Granted, these are just appearances, since Miles met Pilar the month she turned seventeen, but that difference is a legal difference only. Not only does Miles see Pilar as a young girl, he also plays games with her that his father played with him, and the decision (suggested by Pilar) to not have vaginal intercourse is never framed in explicit terms like these. Instead, Pilar offers to have sex up the “funny hole” and not up the “mommy hole”, and

he has abided by her wishes, restricting all member penetration to her funny hole and putting nothing more than tongue and fingers in her mommy hole.

The whole affair is, from the start, clothed in terms of childhood, of paternal relations and the like. Miles teaches Pilar about the world, about literature and tells her stories about baseball. Miles is a man who matured prematurely, who left his own home before he would have needed to, and his paedophiliac attraction to Pilar clearly stems from this aborted childhood and the resulting feeling of being ensconced in exile. In some ways, his relationship to Pilar is a re-enactment of the relationship he had with his father. Yet there’s never even a shred of doubt that the two are engaged in a deeply intimate and sexual affair, one that eventually leads to a proposal of marriage. Miles knows that what he does it at least illegal, he has “qualms and inner hesitations”, and he is afraid “some riled-up busybody” could denounce him. Everybody else is fine with it, really, including Miles’ family, most of Pilar’s, and the few friends Miles manages to acquire in the course of Sunset Park. This is somewhat sordid, or, as I said: creepy, and yet there’s nothing gratuitous about it, since the book’s structure, which keeps repeating similar motifs and tropes, completely absorbs it. Readers not used to Auster’s brash non-committal attitude and his pervasive use of misogyny (cf. especially my reviews of The Brooklyn Follies and In The Country of Last Things) may be put off by it, yet since the book is very much geared towards Auster fans that’s not going to be a common problem.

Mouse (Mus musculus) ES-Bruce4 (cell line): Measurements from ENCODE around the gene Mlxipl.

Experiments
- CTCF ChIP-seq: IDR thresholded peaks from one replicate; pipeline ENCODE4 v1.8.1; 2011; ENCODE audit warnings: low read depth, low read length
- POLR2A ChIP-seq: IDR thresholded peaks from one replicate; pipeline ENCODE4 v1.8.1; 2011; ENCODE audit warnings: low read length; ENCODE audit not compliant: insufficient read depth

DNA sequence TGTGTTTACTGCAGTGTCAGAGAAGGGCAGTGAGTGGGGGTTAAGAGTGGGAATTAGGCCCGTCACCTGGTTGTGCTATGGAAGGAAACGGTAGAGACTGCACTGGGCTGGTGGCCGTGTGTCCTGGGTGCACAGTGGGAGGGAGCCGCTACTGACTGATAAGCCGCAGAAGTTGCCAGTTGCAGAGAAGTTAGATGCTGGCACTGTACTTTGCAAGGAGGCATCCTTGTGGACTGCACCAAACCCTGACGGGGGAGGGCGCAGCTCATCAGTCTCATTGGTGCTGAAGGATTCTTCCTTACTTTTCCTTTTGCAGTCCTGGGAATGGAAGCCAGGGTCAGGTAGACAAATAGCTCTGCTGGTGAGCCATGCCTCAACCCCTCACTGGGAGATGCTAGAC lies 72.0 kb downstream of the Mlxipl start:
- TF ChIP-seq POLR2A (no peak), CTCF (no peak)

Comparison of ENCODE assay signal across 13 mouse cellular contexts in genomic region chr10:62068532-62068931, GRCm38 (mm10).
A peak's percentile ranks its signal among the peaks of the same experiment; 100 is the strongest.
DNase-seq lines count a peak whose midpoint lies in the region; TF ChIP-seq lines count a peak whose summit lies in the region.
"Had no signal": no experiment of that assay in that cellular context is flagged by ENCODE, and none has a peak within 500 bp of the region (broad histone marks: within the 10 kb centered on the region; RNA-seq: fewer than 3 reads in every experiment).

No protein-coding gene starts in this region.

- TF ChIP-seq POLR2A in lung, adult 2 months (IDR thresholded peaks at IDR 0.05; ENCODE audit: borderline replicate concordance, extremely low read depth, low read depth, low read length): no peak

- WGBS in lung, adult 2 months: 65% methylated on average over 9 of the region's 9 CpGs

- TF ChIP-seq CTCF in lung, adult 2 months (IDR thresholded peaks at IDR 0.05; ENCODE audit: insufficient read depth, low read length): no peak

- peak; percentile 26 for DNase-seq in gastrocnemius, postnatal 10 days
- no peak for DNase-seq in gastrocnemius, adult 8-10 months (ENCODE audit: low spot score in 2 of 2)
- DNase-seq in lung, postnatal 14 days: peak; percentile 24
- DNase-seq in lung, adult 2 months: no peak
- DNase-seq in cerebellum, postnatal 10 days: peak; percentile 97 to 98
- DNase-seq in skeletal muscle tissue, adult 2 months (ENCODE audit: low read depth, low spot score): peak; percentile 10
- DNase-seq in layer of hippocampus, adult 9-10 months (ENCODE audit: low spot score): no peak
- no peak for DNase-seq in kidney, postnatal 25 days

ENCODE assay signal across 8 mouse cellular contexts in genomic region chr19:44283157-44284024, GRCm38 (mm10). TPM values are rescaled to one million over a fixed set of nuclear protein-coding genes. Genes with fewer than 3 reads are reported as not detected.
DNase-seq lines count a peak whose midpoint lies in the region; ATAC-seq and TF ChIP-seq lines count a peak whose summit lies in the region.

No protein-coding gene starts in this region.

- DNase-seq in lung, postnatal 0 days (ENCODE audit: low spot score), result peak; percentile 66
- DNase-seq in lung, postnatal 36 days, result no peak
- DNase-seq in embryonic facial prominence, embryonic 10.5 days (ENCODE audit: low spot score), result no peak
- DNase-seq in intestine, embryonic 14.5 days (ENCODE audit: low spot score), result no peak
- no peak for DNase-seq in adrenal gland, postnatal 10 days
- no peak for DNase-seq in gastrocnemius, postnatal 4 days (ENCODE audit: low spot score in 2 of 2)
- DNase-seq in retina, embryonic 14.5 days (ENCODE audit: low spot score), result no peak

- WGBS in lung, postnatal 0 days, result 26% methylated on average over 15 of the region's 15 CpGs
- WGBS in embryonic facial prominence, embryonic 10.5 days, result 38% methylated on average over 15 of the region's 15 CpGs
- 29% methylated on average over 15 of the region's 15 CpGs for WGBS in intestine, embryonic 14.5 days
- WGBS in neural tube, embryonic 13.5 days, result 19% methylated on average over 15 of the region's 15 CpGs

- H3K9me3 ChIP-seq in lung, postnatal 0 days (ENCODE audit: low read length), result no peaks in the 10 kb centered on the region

Also, the affair with Pilar takes up comparably little space in the 300 page strong novel. After Miles is threatened with exposure, he leaves Miami (where he met Pilar) and moves, as is to be expected of an Auster novel, to Brooklyn, more specifically, to Sunset Park. In Auster’s work, Brooklyn has, long since, ceased being a real place, and has become a theater of Auster’s various selves, its streets, history and residents used as literary more than as topographical markers. There are multiple ways in which this, too, is the case in Sunset Park as well, most obvious in the fact that Miles puts his affair to the Latino girl on hold and moves to a neighborhood that is predominantly Hispanic. This distancing act, which for Auster is often part of a strategy that disowns commitment and putative ideals that might be part of the novel’s discourse, actually has a positive effect in Sunset Park, where it puts Miles and his creepiness at some remove from us and the author. That said, there are a lot of things that are at a remove from us as readers, mostly because as Auster gets older, he seems to draw more from his own work than from his imagination or thinking which wasn’t exactly bountiful to begin with. Now, though, Auster’s work reads like a catalogue of past Auster. Most of the similarities are, however, restrained to Miles Heller’s story. As we enter the book, we find Miles working a job that involves cleaning out abandoned houses, remove objects and trash from them. The description of the job, which extends over the first four pages, contains undoubtedly by far the best writing of the whole book, yet draws inspiration (or offers homage) to In The Country of Last Things (cue Baudrillard reference). Miles’ mind, adolescence and education, as its offered up to us, in turn, corresponds closely to almost any other male character of the same age Auster has ever written, to Moon Palace‘s Fogg, for example, but especially to The Brooklyn Follies‘ Tom. Sunset Park is like a museum of Auster artifacts, and since Auster has written a few decent books before and quite generally has been writing actively and intensely for decades now, Sunset Park doesn’t go under completely. Like the dullest of vampires, it feeds on the cardboard carcasses of Auster’s past fame, as Auster himself does.